Favorite design blogger, Andrew Kim of Minimally Minimal, is back again with another "what if" design. This time Andrew imagines a mirrorless camera through the design philosophies of Naoto Fukasawa, resulting a camera design where simplicity takes front stage in form and function...
Si features a simple dial responsible for adjusting the exposure of the camera. It is a natural interaction that is immediately understood by any user. Capturing the photo is done by pressing down on the same dial. The touch display of the camera displays the current exposure level.
Andrew's Pentax concept camera has the appearance of a large OS X desktop icon come to dimensional life, with a rectilinear shape and the lens dominating the front face; controls are filtered down to the bare basics of "capture" and "expose". Considering the majority of camera owners primarily shoot in automatic mode, and with camera computer image quality calculations improving each iteration, there's a strong argument for a "less is more" approach to consumer targeted digital camera.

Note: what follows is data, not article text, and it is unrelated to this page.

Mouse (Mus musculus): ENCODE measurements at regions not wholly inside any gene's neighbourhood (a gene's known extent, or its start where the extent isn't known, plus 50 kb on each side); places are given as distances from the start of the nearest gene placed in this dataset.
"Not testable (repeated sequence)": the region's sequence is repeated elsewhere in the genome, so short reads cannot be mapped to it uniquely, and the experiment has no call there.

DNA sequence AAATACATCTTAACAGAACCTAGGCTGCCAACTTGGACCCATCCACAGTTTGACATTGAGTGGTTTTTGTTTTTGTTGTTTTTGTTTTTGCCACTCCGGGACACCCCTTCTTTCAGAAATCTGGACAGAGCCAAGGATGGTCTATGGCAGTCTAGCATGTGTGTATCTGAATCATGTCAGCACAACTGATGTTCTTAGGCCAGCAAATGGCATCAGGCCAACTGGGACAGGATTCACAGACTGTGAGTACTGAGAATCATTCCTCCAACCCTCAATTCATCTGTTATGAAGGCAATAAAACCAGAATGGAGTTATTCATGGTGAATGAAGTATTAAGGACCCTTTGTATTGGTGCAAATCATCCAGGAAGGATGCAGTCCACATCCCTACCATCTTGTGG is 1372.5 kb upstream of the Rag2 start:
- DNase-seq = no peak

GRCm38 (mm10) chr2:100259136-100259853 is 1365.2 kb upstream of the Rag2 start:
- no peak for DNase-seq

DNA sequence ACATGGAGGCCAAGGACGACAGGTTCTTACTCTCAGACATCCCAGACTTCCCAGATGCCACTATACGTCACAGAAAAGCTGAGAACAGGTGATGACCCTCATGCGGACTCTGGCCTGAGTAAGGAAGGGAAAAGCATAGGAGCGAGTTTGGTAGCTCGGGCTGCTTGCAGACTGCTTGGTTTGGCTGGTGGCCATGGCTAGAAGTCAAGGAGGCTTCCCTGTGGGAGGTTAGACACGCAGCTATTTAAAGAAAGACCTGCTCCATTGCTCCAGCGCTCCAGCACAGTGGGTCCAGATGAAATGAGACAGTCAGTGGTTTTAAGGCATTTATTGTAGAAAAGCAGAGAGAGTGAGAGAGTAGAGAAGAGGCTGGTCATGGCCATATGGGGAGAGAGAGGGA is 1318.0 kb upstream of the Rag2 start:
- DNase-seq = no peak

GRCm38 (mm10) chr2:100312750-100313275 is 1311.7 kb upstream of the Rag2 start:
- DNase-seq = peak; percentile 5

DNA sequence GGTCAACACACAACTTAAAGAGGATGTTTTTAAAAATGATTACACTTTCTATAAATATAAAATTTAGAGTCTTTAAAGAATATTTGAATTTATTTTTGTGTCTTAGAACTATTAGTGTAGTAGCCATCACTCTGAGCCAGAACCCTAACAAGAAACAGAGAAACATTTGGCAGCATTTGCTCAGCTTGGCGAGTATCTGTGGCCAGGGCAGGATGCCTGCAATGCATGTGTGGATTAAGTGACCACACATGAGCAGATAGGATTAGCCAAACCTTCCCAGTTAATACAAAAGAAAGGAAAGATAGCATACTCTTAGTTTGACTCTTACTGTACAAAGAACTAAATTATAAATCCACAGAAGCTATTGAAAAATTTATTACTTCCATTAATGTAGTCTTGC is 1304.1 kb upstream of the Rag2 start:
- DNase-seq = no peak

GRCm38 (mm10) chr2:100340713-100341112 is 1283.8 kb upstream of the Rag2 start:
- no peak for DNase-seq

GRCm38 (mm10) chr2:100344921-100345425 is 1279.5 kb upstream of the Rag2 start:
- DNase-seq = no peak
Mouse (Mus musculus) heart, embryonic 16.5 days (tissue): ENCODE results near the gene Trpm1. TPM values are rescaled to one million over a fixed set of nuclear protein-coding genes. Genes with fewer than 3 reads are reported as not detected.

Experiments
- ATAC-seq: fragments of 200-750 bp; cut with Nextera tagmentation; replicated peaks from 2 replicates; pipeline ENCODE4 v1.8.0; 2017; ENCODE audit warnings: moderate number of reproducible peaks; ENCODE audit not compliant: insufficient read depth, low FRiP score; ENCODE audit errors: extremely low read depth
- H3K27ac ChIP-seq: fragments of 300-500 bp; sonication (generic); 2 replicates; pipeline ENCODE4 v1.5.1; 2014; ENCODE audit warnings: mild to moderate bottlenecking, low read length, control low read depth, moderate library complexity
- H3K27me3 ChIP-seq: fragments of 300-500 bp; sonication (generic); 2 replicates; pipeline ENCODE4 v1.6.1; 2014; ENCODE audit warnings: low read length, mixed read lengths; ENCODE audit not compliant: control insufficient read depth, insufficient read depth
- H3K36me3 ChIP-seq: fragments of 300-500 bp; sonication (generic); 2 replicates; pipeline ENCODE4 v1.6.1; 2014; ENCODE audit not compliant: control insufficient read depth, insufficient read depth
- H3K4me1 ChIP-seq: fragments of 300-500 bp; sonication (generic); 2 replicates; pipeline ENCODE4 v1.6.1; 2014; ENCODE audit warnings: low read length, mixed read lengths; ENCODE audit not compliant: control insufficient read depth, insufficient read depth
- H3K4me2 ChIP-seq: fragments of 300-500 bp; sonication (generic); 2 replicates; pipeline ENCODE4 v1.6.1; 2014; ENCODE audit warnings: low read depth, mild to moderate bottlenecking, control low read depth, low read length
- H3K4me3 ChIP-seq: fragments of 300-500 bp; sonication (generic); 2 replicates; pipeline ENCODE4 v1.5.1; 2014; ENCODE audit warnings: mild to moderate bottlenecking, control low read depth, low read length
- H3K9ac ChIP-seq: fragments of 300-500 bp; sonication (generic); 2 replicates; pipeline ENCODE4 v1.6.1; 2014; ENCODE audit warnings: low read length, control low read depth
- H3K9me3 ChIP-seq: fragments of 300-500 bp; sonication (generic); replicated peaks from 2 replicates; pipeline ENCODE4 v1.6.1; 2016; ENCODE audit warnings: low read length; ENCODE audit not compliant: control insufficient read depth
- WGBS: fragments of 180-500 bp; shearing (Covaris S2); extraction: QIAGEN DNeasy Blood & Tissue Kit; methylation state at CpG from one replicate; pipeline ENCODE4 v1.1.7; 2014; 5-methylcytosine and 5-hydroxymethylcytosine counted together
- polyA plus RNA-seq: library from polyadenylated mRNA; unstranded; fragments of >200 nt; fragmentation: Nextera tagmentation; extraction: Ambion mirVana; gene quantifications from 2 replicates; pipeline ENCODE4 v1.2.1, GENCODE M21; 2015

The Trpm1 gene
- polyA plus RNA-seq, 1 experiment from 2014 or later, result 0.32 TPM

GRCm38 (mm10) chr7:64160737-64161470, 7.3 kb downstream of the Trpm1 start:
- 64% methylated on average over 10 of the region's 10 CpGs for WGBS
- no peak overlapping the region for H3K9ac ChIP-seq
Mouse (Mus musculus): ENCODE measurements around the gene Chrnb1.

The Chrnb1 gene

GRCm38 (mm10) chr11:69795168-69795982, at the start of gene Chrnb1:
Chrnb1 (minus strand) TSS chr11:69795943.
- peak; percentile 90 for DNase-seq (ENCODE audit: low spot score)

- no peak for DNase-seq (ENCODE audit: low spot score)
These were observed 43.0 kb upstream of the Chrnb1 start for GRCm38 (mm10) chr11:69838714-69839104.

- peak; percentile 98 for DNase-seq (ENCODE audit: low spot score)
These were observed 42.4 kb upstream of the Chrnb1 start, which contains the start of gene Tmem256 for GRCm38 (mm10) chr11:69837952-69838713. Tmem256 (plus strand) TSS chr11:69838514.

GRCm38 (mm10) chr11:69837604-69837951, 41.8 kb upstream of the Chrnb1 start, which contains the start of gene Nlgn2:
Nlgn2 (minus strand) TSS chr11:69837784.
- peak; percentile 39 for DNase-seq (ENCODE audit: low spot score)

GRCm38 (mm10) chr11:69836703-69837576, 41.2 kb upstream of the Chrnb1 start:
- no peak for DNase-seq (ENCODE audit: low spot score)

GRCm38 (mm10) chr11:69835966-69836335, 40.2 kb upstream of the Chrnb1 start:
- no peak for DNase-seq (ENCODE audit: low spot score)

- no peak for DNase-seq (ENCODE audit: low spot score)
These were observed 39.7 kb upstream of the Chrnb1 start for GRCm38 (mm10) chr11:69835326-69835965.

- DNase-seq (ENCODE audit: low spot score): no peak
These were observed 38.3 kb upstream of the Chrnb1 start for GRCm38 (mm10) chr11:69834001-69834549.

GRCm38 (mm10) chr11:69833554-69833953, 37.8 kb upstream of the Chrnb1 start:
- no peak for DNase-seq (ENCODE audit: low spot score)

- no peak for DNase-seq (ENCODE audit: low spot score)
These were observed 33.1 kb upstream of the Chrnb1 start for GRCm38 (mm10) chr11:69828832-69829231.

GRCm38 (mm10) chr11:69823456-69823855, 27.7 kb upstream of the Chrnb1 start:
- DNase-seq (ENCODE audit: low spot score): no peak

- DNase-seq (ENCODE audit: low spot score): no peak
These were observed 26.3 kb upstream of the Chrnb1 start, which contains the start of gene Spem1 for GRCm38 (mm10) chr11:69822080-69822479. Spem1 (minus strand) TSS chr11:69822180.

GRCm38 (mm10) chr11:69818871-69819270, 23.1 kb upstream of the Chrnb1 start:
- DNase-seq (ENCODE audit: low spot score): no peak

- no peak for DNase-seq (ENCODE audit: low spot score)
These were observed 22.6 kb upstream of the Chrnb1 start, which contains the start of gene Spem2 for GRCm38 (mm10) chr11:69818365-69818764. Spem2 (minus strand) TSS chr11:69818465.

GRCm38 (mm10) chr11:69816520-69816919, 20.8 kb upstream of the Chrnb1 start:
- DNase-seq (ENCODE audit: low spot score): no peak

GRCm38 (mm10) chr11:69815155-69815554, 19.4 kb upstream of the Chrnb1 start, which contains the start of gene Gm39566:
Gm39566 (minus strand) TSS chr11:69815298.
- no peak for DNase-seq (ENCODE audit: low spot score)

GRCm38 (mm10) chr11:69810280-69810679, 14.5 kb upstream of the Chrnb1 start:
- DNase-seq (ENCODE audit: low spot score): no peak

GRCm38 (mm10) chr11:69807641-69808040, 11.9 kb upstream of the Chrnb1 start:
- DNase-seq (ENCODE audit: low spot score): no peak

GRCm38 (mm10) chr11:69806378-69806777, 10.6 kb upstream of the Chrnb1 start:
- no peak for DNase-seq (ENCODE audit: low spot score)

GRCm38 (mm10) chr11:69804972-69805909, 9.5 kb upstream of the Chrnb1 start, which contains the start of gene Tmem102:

The closest real-world counterpart is probably the Nikon 1 J1 model, a mirrorless model with similar minimalistic form factor and marketed to a mainstream user.
Samsung's Samsung NX100 is a little busier, but shares a similar design philosophy.
In the age of iPhone-tography and Instagram "film", ease of use is quickly becoming this generation's instant film Polaroid, thus it's no surprise digital cameras themselves are jettisoning extraneous features most users never touch (or know how to use). Whether camera makers go as minimalist extreme as Andrew Kim's concept is up in the air...but count me in if they do!
(Photos: Andrew Kim)